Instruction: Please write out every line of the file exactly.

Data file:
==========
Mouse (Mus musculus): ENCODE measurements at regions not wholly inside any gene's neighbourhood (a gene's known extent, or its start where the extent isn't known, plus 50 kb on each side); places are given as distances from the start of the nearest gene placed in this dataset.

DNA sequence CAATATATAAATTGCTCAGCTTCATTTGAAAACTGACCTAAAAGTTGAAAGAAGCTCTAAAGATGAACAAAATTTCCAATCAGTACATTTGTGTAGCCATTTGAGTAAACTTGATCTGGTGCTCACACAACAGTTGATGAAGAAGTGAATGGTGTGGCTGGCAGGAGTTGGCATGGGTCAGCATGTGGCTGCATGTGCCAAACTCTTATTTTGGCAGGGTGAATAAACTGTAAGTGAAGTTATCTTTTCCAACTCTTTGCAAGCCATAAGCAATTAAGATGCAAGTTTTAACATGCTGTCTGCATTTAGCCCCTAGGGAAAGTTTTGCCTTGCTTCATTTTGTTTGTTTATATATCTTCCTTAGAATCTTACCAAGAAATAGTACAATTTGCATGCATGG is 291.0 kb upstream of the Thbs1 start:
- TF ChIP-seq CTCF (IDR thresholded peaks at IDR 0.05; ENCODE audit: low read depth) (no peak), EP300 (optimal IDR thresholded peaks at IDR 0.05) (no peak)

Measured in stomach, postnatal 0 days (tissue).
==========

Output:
Mouse (Mus musculus): ENCODE measurements at regions not wholly inside any gene's neighbourhood (a gene's known extent, or its start where the extent isn't known, plus 50 kb on each side); places are given as distances from the start of the nearest gene placed in this dataset.

DNA sequence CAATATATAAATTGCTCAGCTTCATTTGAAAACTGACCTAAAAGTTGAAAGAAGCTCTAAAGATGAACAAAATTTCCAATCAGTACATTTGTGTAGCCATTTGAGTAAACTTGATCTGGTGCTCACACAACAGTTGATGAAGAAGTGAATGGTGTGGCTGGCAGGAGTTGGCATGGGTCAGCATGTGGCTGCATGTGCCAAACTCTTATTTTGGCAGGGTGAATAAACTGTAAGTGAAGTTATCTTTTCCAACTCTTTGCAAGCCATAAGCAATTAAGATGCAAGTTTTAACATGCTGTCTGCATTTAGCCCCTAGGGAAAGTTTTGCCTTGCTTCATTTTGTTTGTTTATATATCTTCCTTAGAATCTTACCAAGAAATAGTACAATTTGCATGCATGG is 291.0 kb upstream of the Thbs1 start:
- TF ChIP-seq CTCF (IDR thresholded peaks at IDR 0.05; ENCODE audit: low read depth) (no peak), EP300 (optimal IDR thresholded peaks at IDR 0.05) (no peak)

Measured in stomach, postnatal 0 days (tissue).